looking up domain names with unassigned code points
Shawn.Steele at microsoft.com
Mon May 12 18:30:32 CEST 2008
> No. For example, xn--en32g would produce U+110000, which is outside
> the range of valid code points. (The highest code point is U+10FFFF.)
> If an app receives such a punycode string, it should not attempt to
> display the corresponding Unicode (since it is invalid). I'm guessing
> that we can all agree on that. :-)
Well, it does indicate that *some* validation of the resulting Unicode string is necessary. What happens if there's a U+0020 or U+0007 embedded in it?
Note that on the client side it would be required to convert and display the Unicode string if lookup actually succeeds. xn--asdfasdf isn't acceptable from the "we want our users to know what they're seeing" crowd.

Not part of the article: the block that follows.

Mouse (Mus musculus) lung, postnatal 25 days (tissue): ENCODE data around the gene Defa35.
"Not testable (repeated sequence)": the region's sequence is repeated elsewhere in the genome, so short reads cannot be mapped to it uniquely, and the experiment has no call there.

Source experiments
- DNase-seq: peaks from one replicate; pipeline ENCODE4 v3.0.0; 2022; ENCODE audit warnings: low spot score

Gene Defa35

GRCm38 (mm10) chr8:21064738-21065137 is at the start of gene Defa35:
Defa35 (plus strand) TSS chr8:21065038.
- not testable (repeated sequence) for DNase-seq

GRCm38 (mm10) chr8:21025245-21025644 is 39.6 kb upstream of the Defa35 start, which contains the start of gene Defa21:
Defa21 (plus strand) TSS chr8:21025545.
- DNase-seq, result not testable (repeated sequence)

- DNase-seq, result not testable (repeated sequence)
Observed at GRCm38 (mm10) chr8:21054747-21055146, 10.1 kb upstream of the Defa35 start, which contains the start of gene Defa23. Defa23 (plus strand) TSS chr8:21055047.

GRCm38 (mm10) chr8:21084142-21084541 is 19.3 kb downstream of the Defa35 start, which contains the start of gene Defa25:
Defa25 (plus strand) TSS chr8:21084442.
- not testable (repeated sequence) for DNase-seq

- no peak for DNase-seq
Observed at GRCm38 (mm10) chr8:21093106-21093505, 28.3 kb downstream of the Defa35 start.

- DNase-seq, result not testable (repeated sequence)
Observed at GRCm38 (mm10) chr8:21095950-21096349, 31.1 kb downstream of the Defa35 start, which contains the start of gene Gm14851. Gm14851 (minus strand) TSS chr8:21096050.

If the client is required to display a successfully resolved string, then there doesn't seem to be much point in disallowing smiley face at this (client) level, since anything with a smiley that resolves would be displayed. That would put the disallowed character tests at the registration level.
I expected some disagreement with my assertion that some protocols/users will require the Unicode form, so therefore the benefit of looking up punyicode is limited to some specific scenarios, probably leading to inconsistent experiences with "new" names.
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